Author Topic: East to West TransAm to Southern Tier  (Read 4038 times)

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Offline ohlukeson

East to West TransAm to Southern Tier
« on: February 01, 2012, 11:18:30 am »
Hello all,

I've tried to research copiously on the forums for this and have found some really helpful stuff but still have some questions.

Two friends and I are planning to leave September 1 on our cross country bike trip. We would like to travel east to west along the TransAm and then connecting to the Southern Tier. I would greatly appreciate anyone's feedback as to the best connecting route.
Our chief concern is the weather turning as we are starting later in the year and the winds in and around Kansas. We are planning to be self-contained in our travel for the most part. We plan on staying on the ACA map routes for the most part but are willing to take alternate routes when necessary.

Any feedback would be really helpful, thanks!

Offline staehpj1

Re: East to West TransAm to Southern Tier
« Reply #1 on: February 01, 2012, 11:49:59 am »
What kind of daily mileage are you thinking of?

I haven't done these connectors, but maybe...  If you need to head south early, then Great Rivers or Underground Railroad would work.  If later might work Western Express or WE and Grand Canyon Connector combo could work.

Personally I'd probably look into going W-E if going then.  You would probably be able to do the whole Western Express TA combo that way.   If you could go a couple weeks earlier and make good time you could probably do the whole TA, probably starting in Florence.  That would be my preference if it was me.  I am not sure if the TA starting in the West on Sept 1 is doable or not.

Offline valygrl

Re: East to West TransAm to Southern Tier
« Reply #2 on: February 01, 2012, 08:59:11 pm »
ARe you talking about doing the whole TA to OR and then back on the ST?

I think if you start 9/1 in the east, you are going to be running into snow in the CO rockies and serious snow/bad weather past there in Yellowstone and west of there.

You *Might* be able to make it all the way on the Western Express, but late October in the Sierra is hit or miss, and the days will be short & getting shorter, which will make high miles/day challenging.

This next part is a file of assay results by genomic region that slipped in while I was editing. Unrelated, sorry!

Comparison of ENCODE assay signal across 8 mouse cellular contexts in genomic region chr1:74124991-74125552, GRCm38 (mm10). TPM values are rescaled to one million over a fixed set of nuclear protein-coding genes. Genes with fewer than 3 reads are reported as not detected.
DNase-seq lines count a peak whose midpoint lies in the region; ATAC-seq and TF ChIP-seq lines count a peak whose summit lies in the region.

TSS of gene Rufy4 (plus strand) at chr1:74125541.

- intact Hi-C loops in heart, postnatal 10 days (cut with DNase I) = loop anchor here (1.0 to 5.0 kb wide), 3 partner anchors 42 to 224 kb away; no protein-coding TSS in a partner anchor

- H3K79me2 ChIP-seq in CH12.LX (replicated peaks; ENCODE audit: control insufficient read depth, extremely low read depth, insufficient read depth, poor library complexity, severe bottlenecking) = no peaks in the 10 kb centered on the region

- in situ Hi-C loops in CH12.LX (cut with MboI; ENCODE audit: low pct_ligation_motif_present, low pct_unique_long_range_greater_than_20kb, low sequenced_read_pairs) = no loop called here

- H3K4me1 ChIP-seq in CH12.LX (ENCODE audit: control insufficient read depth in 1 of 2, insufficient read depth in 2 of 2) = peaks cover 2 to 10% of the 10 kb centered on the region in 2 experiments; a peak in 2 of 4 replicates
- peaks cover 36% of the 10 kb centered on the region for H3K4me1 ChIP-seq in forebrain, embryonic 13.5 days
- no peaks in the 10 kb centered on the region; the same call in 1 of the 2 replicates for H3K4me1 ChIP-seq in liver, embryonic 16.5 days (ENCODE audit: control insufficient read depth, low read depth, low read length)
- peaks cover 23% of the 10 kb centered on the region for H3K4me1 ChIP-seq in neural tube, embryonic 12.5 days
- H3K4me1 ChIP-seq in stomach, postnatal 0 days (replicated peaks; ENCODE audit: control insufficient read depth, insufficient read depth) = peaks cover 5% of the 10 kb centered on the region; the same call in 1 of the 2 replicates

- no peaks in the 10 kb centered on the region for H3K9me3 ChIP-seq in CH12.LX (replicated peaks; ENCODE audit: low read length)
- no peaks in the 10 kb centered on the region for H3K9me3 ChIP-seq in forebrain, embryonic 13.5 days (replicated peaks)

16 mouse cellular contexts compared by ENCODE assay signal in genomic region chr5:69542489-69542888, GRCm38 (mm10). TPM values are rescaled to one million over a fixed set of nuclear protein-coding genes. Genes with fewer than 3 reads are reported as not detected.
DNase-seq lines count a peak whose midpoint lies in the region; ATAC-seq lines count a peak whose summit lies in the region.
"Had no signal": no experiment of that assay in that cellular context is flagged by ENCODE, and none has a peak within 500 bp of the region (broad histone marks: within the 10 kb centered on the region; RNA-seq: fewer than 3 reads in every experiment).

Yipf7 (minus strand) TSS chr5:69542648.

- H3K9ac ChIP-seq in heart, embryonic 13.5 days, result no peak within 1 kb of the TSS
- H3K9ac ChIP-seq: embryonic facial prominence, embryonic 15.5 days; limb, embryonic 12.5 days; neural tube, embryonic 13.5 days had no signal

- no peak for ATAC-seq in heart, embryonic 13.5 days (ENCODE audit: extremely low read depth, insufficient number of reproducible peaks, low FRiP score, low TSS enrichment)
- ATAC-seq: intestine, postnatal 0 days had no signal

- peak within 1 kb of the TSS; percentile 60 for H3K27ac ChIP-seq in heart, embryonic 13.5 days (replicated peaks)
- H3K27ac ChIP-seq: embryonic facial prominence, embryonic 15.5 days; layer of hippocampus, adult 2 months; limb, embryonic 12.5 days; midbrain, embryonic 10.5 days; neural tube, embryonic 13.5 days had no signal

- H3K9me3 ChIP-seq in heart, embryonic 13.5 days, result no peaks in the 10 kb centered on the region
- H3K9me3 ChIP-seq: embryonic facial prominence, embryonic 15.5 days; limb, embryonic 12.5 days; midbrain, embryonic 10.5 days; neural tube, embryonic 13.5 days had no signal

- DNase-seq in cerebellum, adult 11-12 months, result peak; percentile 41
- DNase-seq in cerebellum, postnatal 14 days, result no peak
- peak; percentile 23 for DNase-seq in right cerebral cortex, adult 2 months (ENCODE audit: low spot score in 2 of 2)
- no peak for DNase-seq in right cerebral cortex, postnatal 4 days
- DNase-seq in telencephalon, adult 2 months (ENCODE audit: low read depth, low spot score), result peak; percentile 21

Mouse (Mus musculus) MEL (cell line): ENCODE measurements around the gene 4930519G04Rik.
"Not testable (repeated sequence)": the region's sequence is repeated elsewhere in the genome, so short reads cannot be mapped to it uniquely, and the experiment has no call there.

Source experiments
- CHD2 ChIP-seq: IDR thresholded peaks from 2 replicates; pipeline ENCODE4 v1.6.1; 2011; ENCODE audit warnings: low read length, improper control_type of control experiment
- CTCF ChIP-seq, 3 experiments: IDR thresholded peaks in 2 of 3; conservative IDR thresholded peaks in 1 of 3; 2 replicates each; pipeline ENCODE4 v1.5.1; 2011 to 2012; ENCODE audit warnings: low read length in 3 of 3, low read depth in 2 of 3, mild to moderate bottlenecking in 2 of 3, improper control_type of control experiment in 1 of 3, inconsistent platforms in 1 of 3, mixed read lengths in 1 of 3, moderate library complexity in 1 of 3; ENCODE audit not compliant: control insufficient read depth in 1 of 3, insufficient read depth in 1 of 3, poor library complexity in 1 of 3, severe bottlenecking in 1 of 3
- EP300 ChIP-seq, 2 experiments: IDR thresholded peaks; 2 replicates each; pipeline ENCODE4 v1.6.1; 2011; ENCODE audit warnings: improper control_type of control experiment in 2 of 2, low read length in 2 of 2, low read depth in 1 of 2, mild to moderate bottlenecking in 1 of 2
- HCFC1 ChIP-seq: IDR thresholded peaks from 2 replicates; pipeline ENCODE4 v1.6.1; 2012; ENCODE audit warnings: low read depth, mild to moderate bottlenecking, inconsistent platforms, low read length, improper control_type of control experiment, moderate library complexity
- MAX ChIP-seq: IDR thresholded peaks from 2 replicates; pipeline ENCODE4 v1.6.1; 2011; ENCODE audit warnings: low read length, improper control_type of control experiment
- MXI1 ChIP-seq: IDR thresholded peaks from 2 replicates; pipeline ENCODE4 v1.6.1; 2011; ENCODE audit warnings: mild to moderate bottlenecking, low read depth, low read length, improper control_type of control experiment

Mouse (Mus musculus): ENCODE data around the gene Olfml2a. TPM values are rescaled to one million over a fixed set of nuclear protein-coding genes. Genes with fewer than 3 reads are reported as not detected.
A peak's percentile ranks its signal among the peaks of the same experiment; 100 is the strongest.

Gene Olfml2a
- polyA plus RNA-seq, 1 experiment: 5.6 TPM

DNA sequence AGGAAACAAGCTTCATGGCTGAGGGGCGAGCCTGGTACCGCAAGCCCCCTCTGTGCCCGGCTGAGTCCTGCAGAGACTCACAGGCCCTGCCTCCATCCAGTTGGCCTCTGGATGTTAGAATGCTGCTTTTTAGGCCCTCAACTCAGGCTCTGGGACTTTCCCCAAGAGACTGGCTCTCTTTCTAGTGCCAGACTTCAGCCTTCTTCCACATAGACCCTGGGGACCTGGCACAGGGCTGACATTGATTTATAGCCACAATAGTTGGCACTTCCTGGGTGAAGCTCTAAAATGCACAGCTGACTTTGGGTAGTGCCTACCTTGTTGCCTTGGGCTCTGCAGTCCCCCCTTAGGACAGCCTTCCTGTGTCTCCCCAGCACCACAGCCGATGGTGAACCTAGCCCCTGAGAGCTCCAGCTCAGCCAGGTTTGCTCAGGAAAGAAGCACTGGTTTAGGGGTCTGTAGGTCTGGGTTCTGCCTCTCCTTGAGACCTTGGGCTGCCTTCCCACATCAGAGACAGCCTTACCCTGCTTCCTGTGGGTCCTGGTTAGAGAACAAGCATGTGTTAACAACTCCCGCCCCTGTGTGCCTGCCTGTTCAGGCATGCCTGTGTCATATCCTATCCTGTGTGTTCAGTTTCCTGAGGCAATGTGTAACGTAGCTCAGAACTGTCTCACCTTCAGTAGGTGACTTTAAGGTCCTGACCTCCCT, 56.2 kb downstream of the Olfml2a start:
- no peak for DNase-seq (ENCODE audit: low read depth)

Or, are you talking about going part way, then hanging a south before you hit the Pacific?

Either way, not sure what to tell you other than I think it's a bit on the late side for a TA that includes the Rockies, unless you are very very fast.

Offline ohlukeson

Re: East to West TransAm to Southern Tier
« Reply #3 on: February 01, 2012, 09:53:20 pm »
We are planning to start out on the TransAm and hook south to the Southern Tier. We are trying to figure out when and where would be best to do this based on the weather. Ideally we'd like to hook south on the Grand Canyon connector but we can do so earlier. Thanks for the feedback!

Offline valygrl

Re: East to West TransAm to Southern Tier
« Reply #4 on: February 02, 2012, 11:56:52 am »
Gotcha, that makes sense.  GC Connector is high, and quite far west.

Personally, if you can stomach the plane fare (not too bad, esp. if you can use Southwest or Frontier) I would start in San Francisco (Western Express) or San Diego (Southern Tier) and just go all the way across, but that's my bias towards riding in the west.   But if you like riding in the southeast, your plan makes sense, and you'll probably just have to wait and do what the weather tells you on the spot, rather than planning it.  Every year is different.

Offline John Nelson

Re: East to West TransAm to Southern Tier
« Reply #5 on: February 02, 2012, 02:45:09 pm »
As Valygrl says, play it by ear. Have several options planned out. If the weather over the Rockies looks bad when you get to Pueblo, then you can start angling south from there. Otherwise, you can ride through the Rockies to Dolores and check again. If it looks bad in the high country of Utah, then start south there. Otherwise, you can stay on the Western Express until you connect up with the Grand Canyon Connector. But you don't want to risk being up at Cedar Breaks in a snowstorm.